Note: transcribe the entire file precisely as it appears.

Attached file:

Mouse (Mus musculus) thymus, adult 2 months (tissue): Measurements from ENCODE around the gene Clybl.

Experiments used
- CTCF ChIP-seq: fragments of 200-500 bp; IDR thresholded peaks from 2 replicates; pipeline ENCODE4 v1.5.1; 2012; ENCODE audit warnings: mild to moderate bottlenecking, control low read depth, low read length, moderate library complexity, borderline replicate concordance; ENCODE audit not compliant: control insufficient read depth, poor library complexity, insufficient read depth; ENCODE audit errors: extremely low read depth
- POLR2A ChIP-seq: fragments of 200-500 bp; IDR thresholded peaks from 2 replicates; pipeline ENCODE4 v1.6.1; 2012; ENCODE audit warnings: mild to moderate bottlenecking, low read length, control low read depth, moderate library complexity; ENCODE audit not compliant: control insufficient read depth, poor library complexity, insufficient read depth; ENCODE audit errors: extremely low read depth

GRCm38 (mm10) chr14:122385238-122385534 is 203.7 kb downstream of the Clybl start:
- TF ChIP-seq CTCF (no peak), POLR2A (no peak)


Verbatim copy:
Mouse (Mus musculus) thymus, adult 2 months (tissue): Measurements from ENCODE around the gene Clybl.

Experiments used
- CTCF ChIP-seq: fragments of 200-500 bp; IDR thresholded peaks from 2 replicates; pipeline ENCODE4 v1.5.1; 2012; ENCODE audit warnings: mild to moderate bottlenecking, control low read depth, low read length, moderate library complexity, borderline replicate concordance; ENCODE audit not compliant: control insufficient read depth, poor library complexity, insufficient read depth; ENCODE audit errors: extremely low read depth
- POLR2A ChIP-seq: fragments of 200-500 bp; IDR thresholded peaks from 2 replicates; pipeline ENCODE4 v1.6.1; 2012; ENCODE audit warnings: mild to moderate bottlenecking, low read length, control low read depth, moderate library complexity; ENCODE audit not compliant: control insufficient read depth, poor library complexity, insufficient read depth; ENCODE audit errors: extremely low read depth

GRCm38 (mm10) chr14:122385238-122385534 is 203.7 kb downstream of the Clybl start:
- TF ChIP-seq CTCF (no peak), POLR2A (no peak)